Sometimes it can be difficult to “practice happiness” when we feel terrible. One of the most rewarding aspects to a functional medicine recovery journey is a boon to your general mood, well-being, and sense of love. Schedule a FREE 15-MINUTE CONSULTATION to find out how.
Entrepreneurs face countless problems with money, partners, employees, failure, and never-ending uncertainty. The physical, mental, and emotional consequences can take their toll.
According to researchers, people who own their own businesses tend to be passionate people in the best and worst ways and are more prone to:
Sense of worthlessness
Loss of motivation
Entrepreneurs’ burdens are doubled by the obligation they feel to keep their problems to themselves.
Overwork and poor self-care: a recipe for disabling exhaustion
Researchers also suggest that entrepreneurs struggle with hypomania — a milder version of mania seen in 5 to 10 percent of Americans. This makes them prone to overworking.
Business owners tend to dive into their projects and succumb to poor diet, lack of sleep, not enough social support, and minimal exercise.
These habits make them less resilient emotionally and physically and more prone to health consequences.
Self-care as the foundation for business success
Though running a business or launching a startup is full of stress, you can still support your resilience, health, and energy.
Find emotional support. Don’t be afraid to ask for help. See a mental health professional if you are experiencing symptoms of significant anxiety, PTSD, or depression.
Make time for friends and family. Research shows social connections improve physical health, psychological well-being, and longevity.
Get regular, adequate sleep. According to the CDC, adults who average fewer than seven hours sleep per night are more likely to report chronic health conditions such as heart attack, stroke, asthma, SOPD, arthritis, depression, diabetes, and dementia.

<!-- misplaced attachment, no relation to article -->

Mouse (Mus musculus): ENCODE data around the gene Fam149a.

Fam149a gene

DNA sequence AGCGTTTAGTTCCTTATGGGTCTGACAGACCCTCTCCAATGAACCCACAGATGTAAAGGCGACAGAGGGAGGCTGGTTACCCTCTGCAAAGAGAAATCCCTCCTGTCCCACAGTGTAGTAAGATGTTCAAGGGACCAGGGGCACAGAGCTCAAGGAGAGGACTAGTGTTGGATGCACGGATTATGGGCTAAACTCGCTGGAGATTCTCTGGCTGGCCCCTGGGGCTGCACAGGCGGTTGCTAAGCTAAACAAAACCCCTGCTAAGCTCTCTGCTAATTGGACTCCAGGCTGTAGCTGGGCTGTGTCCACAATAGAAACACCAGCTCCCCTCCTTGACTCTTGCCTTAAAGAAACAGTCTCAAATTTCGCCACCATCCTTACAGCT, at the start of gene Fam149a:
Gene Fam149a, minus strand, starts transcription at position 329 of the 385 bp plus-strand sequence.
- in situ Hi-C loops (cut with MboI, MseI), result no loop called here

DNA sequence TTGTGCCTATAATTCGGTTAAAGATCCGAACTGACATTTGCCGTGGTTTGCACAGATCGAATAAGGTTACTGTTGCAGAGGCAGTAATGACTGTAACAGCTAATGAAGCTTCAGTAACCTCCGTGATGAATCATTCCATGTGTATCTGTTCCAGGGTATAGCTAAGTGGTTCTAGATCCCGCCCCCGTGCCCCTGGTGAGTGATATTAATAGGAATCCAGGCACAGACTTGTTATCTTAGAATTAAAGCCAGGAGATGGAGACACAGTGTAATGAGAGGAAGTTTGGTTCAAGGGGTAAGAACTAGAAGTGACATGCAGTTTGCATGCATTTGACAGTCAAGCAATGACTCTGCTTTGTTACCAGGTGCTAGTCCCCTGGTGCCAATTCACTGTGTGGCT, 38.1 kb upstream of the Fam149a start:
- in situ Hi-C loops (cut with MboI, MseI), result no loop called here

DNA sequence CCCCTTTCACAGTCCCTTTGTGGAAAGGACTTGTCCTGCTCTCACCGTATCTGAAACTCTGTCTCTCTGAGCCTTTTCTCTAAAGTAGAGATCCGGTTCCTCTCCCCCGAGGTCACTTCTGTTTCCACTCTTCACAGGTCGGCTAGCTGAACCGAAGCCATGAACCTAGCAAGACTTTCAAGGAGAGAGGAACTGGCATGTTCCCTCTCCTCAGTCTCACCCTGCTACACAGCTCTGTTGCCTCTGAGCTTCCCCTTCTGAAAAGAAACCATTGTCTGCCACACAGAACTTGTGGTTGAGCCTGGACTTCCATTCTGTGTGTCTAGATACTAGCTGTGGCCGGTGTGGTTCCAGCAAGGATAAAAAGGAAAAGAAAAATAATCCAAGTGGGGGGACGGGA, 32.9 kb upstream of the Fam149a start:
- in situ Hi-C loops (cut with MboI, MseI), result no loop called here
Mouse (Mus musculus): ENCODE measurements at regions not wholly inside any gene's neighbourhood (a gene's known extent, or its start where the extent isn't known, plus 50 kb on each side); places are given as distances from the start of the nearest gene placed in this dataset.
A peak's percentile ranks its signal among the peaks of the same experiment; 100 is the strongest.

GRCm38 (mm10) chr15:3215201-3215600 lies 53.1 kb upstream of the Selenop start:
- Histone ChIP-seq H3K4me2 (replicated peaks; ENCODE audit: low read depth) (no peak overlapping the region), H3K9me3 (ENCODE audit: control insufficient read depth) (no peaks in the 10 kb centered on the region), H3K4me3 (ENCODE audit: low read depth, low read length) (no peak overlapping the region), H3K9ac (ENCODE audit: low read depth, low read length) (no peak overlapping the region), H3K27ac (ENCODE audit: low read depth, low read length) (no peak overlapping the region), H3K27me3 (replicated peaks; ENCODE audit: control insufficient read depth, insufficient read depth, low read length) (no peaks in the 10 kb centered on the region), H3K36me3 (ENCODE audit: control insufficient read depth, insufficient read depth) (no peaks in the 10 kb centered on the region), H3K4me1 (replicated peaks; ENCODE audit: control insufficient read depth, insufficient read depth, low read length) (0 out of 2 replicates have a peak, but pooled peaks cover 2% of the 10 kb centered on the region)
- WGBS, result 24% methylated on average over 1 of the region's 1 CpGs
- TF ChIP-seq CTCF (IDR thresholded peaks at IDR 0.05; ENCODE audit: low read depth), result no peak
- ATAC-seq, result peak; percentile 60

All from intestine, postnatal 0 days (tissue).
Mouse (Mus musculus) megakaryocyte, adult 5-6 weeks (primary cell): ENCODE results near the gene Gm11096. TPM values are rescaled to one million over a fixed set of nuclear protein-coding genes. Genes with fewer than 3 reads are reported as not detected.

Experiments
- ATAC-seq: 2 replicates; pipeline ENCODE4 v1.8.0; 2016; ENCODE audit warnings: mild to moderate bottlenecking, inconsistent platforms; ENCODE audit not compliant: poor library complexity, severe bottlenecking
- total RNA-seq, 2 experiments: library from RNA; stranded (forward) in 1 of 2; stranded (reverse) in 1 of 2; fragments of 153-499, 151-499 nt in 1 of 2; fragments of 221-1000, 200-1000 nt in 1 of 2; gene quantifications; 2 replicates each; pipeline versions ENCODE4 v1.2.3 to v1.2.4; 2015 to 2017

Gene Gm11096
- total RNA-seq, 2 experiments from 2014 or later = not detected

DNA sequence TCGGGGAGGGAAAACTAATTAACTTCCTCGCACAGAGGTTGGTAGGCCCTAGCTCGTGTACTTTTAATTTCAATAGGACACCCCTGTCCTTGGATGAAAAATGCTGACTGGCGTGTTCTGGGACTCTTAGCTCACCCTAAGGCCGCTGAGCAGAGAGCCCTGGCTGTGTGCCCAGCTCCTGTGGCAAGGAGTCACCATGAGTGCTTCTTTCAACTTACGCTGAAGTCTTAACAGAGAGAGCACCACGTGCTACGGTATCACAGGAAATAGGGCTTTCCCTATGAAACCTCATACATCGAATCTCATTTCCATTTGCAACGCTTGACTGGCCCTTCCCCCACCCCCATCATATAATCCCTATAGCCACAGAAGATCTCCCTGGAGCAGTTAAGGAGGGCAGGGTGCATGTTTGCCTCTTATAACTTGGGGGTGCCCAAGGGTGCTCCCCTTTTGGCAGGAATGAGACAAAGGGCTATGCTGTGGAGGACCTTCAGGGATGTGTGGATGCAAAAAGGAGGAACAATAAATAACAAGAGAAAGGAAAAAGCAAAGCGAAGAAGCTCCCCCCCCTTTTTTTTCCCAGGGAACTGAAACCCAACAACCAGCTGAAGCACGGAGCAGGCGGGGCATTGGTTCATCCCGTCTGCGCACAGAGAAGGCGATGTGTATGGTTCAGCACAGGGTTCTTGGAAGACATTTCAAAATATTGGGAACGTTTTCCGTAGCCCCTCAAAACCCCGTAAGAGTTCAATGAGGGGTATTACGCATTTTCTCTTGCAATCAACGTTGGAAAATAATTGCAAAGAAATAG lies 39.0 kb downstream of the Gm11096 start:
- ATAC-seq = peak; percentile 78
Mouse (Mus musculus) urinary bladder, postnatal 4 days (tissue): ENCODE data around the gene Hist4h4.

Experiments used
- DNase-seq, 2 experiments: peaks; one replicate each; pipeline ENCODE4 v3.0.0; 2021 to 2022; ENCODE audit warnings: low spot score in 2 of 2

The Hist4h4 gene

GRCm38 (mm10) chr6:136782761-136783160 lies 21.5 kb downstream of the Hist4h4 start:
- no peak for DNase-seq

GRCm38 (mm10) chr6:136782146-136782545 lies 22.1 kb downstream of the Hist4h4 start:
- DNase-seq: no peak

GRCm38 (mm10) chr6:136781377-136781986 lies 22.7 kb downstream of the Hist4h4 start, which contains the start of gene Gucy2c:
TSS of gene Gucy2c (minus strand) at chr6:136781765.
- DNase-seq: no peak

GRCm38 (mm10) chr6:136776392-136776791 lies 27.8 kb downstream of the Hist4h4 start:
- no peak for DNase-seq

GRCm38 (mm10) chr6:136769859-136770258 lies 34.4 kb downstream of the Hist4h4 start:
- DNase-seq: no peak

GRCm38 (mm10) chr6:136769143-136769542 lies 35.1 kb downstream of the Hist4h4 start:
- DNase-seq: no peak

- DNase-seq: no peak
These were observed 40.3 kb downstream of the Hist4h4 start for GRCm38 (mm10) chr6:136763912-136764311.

Exercise regularly. Moderate daily exercise helps reduce stress, improve mood, reduce inflammation, improve sleep, manage weight, and support good gut bacteria for better brain function.
Exercise should leave you feeling energized and refreshed. If you exercise and feel exhausted, you over-did it.
Take a digital sabbath. Unplug for an hour every day or a full day on the weekend. It does wonders for your mental and emotional health, and it makes room for real-time social connections that further support your health.
Travel less. When we are on the road — or in an airplane — we face irregular schedules, poor diet, and sleep deprivation. When possible, avoid travel during times of stress.
Schedule time off. Create regularly scheduled time where you have absolutely no commitments, not even wrangling the kids at the playground. Make a day solely for you and only do what brings you joy and rejuvenation.
Support your gut health for good mental health. Our gut microbiome — the community of bacteria present in the digestive tract — is innately tied to many aspects of our health, from energy level to mood and brain function.
An anti-inflammatory diet will help support gut health and your stress resilience.
Eating plentiful and varied produce (with a minimum of fruit to avoid spiking blood sugar) is one of the best ways to support healthy gut bacteria. Aim for five to seven servings per day.
Support your adrenal glands. The health of our adrenal glands can make the difference between being energetic and being burned out.
Adrenal adaptogens, phosphatidylserine, and plenty of sleep are ways to support your adrenals.